Grads lured back to China

February 18, 2005

China's continuing economic development is bringing its overseas students back home in greater numbers.

In a survey, the majority of Chinese studying abroad expressed a willingness to return to work in their home country.

The month-long online survey was conducted by Elite Reference, under the auspices of the All-China Youth Federation. More than 80 per cent of those surveyed said that they intended to return to China - 35 per cent of them immediately after graduation, while slightly more than half of the interviewees said they would like to stay abroad working for a few years before their return.

Historically, a large proportion of foreign students have not returned to China. The number returning is rising, yet remains low overall. Between 1978 and 2003, about 700,200 Chinese studied abroad. By March 2004, only 172,800 of these had returned.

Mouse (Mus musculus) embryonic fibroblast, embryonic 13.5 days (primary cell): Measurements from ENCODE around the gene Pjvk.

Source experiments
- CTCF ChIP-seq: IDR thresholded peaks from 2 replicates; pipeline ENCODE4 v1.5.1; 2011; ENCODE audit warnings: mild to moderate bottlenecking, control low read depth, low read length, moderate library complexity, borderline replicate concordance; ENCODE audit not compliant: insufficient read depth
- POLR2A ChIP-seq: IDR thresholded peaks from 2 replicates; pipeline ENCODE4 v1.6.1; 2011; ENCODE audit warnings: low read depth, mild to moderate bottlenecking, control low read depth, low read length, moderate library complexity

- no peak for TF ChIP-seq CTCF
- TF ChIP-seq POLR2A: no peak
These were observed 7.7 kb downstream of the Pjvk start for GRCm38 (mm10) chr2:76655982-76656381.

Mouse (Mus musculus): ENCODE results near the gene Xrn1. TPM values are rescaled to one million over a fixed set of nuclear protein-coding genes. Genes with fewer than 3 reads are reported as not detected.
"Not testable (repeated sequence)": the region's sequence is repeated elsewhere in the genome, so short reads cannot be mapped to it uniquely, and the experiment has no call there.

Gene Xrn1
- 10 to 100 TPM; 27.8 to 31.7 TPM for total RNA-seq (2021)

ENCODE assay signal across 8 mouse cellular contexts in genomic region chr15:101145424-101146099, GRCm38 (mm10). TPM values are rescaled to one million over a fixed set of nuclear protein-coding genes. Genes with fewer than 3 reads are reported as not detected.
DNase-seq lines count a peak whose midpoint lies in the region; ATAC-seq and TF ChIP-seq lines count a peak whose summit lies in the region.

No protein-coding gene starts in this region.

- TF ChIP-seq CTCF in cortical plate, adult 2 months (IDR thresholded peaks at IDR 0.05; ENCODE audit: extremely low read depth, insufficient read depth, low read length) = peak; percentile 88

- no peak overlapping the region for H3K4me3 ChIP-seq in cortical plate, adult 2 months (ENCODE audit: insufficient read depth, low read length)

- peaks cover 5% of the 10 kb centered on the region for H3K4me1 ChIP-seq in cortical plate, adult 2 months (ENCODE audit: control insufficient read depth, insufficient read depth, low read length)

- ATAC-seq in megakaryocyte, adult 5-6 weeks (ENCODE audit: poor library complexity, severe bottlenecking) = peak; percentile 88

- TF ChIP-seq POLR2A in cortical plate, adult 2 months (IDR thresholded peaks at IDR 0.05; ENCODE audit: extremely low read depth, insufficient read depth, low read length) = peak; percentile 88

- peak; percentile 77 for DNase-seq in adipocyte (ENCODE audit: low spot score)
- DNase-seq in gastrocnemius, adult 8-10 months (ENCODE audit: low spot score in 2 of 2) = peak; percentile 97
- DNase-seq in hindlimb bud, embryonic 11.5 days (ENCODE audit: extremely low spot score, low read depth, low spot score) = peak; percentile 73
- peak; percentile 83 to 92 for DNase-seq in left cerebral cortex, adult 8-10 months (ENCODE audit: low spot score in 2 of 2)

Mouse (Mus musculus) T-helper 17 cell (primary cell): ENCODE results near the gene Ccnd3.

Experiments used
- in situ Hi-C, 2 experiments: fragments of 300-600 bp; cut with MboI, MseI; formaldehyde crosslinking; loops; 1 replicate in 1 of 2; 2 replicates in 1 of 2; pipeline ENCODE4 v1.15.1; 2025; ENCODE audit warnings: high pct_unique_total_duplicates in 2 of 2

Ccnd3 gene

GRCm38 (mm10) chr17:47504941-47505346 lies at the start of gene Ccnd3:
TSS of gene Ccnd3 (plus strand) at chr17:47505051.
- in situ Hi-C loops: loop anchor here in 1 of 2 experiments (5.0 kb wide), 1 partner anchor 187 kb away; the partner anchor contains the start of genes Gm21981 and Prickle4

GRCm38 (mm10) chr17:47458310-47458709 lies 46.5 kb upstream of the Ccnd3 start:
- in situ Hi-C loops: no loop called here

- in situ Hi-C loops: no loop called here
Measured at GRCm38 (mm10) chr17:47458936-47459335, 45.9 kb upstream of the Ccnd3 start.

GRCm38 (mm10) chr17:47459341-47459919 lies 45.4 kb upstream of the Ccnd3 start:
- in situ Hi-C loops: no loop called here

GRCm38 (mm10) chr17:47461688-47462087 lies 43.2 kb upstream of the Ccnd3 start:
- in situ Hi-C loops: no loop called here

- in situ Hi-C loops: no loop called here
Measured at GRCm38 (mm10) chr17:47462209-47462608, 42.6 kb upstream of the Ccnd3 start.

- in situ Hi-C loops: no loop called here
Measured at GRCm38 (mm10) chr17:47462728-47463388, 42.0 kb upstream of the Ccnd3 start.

But in 2003 the number of students returning rose to more than 20,000 - a 12.3 per cent increase on the the previous year.

Although a survey of this kind could be expected to produce largely China-friendly findings - Elite Reference is a subsidiary of the China Youth Daily newspaper group - a considerable number of students polled did express a reluctance to return.

About 70 per cent of these cited a "complicated relation network" as their chief reason for not wanting to go back to China.

This refers to the custom of guanxi - connections - that underpins business in China. For those with good connections, a return to a country where they can pull strings to secure a good job is attractive. Those without, though, may find the idea of competing abroad on a level playing field a much better alternative.

China's lower standard of living also encourages many to remain abroad. But for those who do return, employment prospects seem rosy.

The survey found that about 70 per cent of returned students find a job within six months of their return, with more than 30 per cent working for foreign companies.

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